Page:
​As a tour guide,  I spend my time looking up restaurants I will never be able to go to unless I can get a wealthy person to sweep me off of my feet like in Pretty Woman. I look up some fancy seafood spots, like fancier than Red Lobster. 

But with lobster.

Ironic since during the 1700’s lobster was the food European settlers would give to prisoners, apprentices, slaves, and children. 
They were a cheap source of protein and the crustaceans used to wash up to the shores of Massachusetts in waves up to two feet tall. The lobsters were as large as six pounds. 

Native Americans used them to bait their fishing hooks and to fertilize the crops. It was the food of the Europeans’ cats, pigs, cows, goats and povershed people. 

At the time of the Victorian Era (1837-1901),  Boston baked beans costed 53 cents per pound and lobster was 11 cents per pound. During the 1850’s and 60’s,  it would appear in the salad section as a bargain dish (half the price of chicken salad).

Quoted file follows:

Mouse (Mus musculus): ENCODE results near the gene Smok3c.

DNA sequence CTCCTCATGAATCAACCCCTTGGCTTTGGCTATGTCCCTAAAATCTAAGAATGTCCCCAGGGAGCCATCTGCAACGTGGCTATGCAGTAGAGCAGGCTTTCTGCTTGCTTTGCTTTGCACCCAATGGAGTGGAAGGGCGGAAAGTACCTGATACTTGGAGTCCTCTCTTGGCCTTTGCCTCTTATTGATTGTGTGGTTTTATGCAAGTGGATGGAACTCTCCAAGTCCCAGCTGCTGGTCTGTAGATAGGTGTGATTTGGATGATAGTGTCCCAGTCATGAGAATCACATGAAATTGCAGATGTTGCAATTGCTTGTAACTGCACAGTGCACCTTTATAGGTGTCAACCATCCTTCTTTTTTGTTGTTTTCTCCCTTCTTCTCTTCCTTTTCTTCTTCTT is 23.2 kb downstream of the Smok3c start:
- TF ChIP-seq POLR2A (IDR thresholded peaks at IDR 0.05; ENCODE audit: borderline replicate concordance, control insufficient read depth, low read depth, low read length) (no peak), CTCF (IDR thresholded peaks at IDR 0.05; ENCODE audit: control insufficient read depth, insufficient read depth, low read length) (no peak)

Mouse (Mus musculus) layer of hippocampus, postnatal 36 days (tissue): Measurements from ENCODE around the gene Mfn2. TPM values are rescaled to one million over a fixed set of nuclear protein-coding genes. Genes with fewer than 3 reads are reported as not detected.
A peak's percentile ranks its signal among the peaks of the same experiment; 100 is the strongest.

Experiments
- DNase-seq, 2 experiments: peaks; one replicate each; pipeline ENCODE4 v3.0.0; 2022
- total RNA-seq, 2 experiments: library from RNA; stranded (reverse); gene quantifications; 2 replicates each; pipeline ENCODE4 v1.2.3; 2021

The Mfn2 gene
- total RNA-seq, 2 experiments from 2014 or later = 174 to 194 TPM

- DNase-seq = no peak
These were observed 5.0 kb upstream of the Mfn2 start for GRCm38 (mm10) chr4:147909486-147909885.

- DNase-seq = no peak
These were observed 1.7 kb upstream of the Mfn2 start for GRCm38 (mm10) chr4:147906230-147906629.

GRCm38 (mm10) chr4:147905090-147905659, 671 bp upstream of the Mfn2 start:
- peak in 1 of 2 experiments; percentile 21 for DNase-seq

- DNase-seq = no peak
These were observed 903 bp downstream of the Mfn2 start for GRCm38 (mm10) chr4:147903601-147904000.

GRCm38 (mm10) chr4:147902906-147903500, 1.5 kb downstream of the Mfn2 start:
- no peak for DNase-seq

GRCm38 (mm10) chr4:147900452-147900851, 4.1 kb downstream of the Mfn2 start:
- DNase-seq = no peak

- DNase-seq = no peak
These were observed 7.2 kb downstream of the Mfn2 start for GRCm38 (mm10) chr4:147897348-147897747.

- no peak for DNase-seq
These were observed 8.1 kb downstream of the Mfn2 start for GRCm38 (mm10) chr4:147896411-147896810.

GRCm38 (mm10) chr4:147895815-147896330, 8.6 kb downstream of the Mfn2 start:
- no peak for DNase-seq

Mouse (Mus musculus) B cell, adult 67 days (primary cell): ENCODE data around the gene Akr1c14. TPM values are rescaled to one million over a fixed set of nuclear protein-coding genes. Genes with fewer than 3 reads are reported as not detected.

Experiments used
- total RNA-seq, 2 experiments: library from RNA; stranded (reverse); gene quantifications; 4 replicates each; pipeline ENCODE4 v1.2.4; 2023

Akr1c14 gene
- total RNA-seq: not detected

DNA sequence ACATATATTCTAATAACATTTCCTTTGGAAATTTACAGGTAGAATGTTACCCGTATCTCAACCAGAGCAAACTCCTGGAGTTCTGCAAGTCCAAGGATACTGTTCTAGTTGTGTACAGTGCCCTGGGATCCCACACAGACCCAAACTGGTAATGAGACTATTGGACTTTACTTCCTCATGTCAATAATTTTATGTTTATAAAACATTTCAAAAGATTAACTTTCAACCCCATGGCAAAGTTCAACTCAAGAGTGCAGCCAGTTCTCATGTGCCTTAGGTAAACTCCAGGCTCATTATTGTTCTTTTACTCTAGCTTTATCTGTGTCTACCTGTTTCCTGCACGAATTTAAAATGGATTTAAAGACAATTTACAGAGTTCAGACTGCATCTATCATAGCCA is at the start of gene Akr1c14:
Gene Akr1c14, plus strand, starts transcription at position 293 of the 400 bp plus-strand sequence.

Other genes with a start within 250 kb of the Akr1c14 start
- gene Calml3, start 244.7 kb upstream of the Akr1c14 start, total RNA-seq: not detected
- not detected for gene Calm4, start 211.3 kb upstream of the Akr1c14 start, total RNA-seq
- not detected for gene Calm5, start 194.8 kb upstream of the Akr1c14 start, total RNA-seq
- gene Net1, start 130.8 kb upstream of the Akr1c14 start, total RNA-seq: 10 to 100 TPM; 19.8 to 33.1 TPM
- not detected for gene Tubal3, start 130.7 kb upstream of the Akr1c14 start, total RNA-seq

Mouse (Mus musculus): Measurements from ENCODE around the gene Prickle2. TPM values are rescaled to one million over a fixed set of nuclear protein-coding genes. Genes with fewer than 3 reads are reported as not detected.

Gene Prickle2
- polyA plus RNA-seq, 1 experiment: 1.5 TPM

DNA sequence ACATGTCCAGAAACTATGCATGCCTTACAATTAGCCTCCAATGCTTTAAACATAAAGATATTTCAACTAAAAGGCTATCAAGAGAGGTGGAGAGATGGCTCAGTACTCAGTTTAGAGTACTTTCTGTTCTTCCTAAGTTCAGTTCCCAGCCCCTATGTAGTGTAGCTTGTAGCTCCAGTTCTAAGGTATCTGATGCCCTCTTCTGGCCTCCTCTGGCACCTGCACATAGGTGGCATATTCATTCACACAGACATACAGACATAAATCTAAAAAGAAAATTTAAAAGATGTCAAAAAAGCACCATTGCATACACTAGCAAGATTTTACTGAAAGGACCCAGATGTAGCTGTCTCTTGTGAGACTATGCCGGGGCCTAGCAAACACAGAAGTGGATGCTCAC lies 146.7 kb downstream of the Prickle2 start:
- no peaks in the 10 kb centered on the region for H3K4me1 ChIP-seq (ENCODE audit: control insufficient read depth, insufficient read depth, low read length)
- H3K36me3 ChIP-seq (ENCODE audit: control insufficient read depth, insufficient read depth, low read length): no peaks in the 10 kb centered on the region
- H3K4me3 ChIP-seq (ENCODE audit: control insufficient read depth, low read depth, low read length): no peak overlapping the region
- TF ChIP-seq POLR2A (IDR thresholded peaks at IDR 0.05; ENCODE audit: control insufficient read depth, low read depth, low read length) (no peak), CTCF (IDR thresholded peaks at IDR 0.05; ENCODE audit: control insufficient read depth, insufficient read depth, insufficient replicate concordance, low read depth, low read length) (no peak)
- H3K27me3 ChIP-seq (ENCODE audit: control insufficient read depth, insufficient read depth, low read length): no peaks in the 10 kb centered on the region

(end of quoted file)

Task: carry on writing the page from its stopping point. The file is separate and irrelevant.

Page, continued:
A few things increased the popularity of lobster. The industrial uprising of the canning industry brought fisherman to the sea. Too many, in fact, as the three-to-six pound lobster were overfished leaving the one-to-two pound lobster. 

Tourist from New York and Washington D. C. also helped the reputation. They weren’t aware of the lobster’s poor reputation and crave the taste when they returned home in August. 

This and overfishing caused prices to increase. 

The expansion of rail roads westward and the invention of refrigerated train cars expanded the seafood to St. Louis and Chicago in can form and as a live option. 

Around 1880s, chefs discovered its better to cook lobster while it’s alive for taste and appearence. 

The Great Depression decreased the selling of lobster in luxurious settings, around a time when lobsters really needed to repopulate and brought back the canning industry to send to American troops overseas. 

Lobster rose back in reputation around the 1950s to 1970s. American families tended to eat meat at home and left lobster as a option to get at a fancy restaurant. Which is somewhat the same thinking today. 

*Nathyn has never actually had lobster.

Sources: History / Mother Jones / Gizmodo / Pacific Standard